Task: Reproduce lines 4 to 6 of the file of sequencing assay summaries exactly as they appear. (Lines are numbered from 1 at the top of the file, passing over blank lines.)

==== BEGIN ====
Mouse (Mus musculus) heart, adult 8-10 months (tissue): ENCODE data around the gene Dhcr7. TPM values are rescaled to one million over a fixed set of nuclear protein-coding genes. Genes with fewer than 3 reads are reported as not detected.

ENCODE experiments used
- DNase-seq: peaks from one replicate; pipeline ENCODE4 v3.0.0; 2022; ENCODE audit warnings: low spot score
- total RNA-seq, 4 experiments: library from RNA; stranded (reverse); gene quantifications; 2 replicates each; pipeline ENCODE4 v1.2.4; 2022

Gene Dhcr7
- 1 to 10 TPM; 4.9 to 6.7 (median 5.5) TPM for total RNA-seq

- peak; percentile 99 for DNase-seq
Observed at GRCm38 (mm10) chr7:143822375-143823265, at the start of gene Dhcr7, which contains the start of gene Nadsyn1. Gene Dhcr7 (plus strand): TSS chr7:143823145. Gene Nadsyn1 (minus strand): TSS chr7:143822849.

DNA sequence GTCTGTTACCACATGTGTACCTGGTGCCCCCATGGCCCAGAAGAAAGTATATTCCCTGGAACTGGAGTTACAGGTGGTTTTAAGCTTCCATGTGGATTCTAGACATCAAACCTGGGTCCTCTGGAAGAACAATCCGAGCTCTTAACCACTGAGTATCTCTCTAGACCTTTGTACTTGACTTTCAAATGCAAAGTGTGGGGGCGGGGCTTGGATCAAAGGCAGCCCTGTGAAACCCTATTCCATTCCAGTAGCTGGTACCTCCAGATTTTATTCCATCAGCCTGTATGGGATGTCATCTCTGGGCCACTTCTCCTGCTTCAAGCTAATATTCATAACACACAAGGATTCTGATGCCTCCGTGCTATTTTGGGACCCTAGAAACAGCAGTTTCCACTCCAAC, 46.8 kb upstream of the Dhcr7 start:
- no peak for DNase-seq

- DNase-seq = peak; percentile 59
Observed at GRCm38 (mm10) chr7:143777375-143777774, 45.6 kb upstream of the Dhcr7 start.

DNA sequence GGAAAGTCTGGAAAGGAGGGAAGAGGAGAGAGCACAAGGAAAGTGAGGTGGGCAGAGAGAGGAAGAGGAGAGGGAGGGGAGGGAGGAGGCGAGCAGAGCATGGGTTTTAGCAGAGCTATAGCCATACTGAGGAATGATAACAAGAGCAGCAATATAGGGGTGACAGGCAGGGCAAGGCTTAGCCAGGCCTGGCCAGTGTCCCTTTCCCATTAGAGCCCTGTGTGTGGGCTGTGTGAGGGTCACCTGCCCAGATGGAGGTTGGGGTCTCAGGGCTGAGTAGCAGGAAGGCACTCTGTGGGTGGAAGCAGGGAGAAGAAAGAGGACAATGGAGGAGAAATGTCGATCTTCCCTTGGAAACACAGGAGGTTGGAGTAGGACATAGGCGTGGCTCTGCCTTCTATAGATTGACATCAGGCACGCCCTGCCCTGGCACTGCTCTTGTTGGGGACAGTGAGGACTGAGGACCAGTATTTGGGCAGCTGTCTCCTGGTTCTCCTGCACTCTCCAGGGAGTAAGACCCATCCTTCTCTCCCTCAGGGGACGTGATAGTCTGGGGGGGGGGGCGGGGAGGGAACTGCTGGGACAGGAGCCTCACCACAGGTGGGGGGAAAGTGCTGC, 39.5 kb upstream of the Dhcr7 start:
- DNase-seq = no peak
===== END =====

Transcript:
- total RNA-seq, 4 experiments: library from RNA; stranded (reverse); gene quantifications; 2 replicates each; pipeline ENCODE4 v1.2.4; 2022

Gene Dhcr7
- 1 to 10 TPM; 4.9 to 6.7 (median 5.5) TPM for total RNA-seq